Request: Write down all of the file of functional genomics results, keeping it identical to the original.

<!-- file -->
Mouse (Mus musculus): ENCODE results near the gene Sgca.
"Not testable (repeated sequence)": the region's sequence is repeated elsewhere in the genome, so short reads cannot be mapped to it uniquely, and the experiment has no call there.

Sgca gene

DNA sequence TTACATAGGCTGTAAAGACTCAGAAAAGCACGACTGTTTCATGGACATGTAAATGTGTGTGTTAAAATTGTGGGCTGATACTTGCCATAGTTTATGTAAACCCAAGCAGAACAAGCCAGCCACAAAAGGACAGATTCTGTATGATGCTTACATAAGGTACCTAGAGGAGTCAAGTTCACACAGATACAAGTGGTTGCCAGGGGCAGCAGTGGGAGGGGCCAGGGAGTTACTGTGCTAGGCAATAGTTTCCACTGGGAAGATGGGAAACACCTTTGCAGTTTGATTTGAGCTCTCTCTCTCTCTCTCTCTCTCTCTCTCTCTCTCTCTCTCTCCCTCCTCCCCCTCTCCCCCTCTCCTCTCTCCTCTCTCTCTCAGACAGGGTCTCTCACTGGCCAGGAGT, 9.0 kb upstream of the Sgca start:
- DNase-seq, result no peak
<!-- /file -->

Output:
Mouse (Mus musculus): ENCODE results near the gene Sgca.
"Not testable (repeated sequence)": the region's sequence is repeated elsewhere in the genome, so short reads cannot be mapped to it uniquely, and the experiment has no call there.

Sgca gene

DNA sequence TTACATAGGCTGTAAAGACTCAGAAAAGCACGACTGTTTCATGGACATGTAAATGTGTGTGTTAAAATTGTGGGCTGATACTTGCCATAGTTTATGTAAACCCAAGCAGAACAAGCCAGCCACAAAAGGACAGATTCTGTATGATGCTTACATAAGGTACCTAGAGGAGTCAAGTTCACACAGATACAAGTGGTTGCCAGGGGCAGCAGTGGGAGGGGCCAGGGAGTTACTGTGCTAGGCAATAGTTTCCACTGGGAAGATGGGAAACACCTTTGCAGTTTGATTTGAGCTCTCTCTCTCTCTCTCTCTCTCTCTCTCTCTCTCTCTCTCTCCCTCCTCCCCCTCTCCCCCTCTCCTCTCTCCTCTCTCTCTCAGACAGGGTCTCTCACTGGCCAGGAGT, 9.0 kb upstream of the Sgca start:
- DNase-seq, result no peak